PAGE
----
Don’t stop at listening to why your daughter is upset with Susie. “Once your child is talking, ask, ‘What do you feel like doing when you’re with a girl who is not being nice?’ This helps your child navigate and go inside herself to think about her options,” says Fleshood. “Then validate her suggestions: ‘I can understand that when you’re hurting, you might want to hit back, but what is another way you could react?’” By allowing your daughter to work through her own solutions, she will learn that she has the ability to respond to conflict on her own.
It’s easy to call someone a “mean girl,” but it isn’t necessarily fair, says Simmons. “I would caution parents not to label kids,” she says. “Your daughter is likely to be going to school with this peer for a long period of time. A mean girl in fourth grade can become a perfectly nice, decent person by sixth grade.” Instead, label the behavior that was hurtful, not the girl herself.
Along the same lines, take note of how you handle your own relationships. Are you gossiping about the other parents in the PTA? “If your daughter hears you talking negatively about another mom or another child,” says Simmons, “you can bet she’s learning that’s an acceptable way to handle conflict.”
“Many kids are getting access to social media before they’re ready,” warns Simmons. “As a parent, you need to have access to what they’re doing online in every situation.” And while Instagram and Snapchat may seem like a playground of fun filters and stickers, there are a lot of stressors that come along with using them. “I tell girls they will feel left out,” says Simmons. “Once you can see what every single person is doing, you will learn you can’t be everywhere at once. Tell your daughter what to expect and encourage her to talk to you when she’s feeling upset.”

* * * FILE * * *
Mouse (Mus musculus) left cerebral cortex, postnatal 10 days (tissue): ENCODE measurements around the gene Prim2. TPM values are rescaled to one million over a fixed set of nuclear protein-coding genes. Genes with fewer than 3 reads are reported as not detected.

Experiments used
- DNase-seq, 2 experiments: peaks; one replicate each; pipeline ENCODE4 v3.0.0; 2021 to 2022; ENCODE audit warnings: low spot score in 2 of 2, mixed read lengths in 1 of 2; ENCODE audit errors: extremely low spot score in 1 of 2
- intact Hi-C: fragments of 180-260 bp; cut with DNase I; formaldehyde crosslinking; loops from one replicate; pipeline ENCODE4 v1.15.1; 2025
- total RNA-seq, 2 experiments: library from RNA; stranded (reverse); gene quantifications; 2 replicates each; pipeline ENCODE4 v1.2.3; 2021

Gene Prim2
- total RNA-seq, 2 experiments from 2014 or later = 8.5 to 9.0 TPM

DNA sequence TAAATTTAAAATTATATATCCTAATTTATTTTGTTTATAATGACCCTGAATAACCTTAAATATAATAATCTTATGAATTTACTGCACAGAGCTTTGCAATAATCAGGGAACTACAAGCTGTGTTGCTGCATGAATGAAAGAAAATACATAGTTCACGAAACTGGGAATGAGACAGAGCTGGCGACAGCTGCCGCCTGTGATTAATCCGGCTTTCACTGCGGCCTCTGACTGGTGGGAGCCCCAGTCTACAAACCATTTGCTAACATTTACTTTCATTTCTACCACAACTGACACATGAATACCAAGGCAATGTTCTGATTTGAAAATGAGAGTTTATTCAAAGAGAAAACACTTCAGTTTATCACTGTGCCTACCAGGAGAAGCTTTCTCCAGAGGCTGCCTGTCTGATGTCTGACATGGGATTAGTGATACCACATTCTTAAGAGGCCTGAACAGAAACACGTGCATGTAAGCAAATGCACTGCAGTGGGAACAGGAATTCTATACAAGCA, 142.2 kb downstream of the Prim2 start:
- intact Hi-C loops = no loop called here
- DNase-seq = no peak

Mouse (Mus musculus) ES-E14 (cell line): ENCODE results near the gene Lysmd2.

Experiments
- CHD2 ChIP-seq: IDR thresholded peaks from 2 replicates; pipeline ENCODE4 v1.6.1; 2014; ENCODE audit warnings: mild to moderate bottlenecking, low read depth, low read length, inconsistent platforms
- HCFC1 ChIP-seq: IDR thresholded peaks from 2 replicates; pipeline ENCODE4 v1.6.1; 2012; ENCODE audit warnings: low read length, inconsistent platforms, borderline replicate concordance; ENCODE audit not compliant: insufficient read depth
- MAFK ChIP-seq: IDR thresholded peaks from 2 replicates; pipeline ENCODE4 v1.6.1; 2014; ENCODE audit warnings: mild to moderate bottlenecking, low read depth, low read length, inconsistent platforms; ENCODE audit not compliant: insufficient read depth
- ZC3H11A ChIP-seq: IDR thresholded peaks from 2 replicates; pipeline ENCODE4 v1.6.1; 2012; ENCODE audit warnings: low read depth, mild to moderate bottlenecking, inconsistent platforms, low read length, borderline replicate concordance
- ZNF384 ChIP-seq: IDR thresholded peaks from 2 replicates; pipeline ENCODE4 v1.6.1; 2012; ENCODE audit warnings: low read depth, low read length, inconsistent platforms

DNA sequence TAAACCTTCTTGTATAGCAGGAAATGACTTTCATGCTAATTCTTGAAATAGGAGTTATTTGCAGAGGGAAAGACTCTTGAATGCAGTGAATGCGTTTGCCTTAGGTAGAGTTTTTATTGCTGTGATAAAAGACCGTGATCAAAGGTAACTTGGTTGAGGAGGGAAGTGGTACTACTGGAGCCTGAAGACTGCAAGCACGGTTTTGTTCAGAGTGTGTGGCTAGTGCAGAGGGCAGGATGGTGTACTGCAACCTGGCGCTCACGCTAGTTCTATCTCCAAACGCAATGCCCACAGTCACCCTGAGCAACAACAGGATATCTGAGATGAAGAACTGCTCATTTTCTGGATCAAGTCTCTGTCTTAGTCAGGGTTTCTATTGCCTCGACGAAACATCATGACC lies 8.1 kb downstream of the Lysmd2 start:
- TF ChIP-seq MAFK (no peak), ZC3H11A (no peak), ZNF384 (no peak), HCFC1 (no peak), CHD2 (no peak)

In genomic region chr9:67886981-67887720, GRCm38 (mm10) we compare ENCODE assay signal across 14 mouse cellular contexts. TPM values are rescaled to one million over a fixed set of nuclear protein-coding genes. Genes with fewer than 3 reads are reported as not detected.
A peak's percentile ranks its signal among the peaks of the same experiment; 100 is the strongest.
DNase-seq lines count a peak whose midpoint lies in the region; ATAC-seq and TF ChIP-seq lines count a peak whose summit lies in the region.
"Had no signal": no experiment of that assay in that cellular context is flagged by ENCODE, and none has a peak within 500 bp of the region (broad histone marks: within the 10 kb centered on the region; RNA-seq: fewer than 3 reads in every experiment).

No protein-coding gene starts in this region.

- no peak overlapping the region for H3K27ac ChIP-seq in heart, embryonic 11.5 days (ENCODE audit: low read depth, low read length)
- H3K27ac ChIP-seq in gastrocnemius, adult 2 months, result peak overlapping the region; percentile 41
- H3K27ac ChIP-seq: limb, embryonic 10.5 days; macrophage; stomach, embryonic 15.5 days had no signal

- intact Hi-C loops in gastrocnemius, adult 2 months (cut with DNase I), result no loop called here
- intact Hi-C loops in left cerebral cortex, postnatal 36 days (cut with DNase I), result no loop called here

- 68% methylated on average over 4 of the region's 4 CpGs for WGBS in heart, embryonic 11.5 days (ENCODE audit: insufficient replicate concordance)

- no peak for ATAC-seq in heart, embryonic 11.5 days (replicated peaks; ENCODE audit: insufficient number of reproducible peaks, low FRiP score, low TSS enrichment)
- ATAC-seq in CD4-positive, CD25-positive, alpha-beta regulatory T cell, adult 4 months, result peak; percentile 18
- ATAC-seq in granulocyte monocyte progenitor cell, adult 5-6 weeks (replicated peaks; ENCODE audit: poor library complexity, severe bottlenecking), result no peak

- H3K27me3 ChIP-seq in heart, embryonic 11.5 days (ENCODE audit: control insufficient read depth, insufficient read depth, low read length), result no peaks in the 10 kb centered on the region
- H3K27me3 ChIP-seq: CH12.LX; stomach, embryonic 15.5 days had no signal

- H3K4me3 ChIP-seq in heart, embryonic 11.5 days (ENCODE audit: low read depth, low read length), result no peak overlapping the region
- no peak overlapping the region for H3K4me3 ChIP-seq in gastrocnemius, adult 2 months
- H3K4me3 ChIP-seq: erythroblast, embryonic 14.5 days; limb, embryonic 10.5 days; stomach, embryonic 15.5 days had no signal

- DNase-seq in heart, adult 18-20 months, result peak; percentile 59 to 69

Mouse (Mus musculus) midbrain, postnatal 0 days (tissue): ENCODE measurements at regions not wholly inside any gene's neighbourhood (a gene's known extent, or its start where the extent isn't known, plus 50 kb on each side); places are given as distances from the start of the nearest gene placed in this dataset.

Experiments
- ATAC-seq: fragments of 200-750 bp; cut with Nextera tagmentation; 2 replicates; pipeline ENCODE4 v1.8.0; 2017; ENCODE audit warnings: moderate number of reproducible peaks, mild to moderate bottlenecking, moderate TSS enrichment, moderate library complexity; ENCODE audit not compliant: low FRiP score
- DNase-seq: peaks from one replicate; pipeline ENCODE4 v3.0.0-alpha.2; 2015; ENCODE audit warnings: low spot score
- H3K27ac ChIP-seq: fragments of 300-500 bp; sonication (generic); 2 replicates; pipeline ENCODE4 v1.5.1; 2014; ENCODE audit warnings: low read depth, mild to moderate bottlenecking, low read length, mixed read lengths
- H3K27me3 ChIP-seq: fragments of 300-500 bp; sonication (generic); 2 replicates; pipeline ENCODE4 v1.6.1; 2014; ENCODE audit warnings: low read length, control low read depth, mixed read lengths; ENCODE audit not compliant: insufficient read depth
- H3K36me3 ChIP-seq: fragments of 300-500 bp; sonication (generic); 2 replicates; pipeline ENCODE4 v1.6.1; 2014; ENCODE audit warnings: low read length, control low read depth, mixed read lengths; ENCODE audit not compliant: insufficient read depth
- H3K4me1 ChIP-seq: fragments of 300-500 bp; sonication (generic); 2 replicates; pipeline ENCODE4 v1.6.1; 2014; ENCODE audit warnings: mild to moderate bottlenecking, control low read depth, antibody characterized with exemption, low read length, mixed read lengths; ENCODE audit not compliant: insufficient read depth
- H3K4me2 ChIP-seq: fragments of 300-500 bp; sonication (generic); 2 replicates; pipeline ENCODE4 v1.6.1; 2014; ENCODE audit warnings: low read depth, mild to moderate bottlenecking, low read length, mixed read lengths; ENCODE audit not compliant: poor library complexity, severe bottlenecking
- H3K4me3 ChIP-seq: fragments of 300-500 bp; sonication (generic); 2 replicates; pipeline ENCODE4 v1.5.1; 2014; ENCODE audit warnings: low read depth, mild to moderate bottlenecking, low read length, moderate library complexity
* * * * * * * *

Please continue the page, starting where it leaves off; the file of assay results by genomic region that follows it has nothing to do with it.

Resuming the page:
As much as you might want to, you won’t be able to solve all your daughter’s problems. “Some girls won’t talk to their parents because they know their parents will pick up the phone and call the teacher, but that can be humiliating and make a situation worse,” says Simmons. “It’s important to be respectful of your daughter and say from the outset, ‘We need to talk about whether or not you would be comfortable with me sharing what’s happening with another adult in your life, like a teacher.” That said, if you are ever truly worried about your child’s physical or emotional safety, don’t hesitate to take action. “There is a point when the parent has the right to say ‘no more,’” says Fleshood.
Whether it’s a family dinner, a board game night, or a trip to Starbucks for a treat, create the space and time to truly talk (and most important, listen) to your daughter at least once a week. “Tell her you read a story about a girl who was being bullied. You can ask, ‘Does this happen at your school? Has it happened to you? How do you think you would handle a similar situation?” Fleshood suggests. “Just be sure to listen and not lecture.”
No parent wants to see her child hurt or in distress, but try to keep your cool. “Difficult moments are learning opportunities,” Simmons points out. “They teach girls what they want, how to advocate for themselves, how to compromise, and how to forgive. Think about how much you learned from your friendships”—even during their most difficult moments.
For more strategies and advice, read about three ways to stop bullying in its tracks.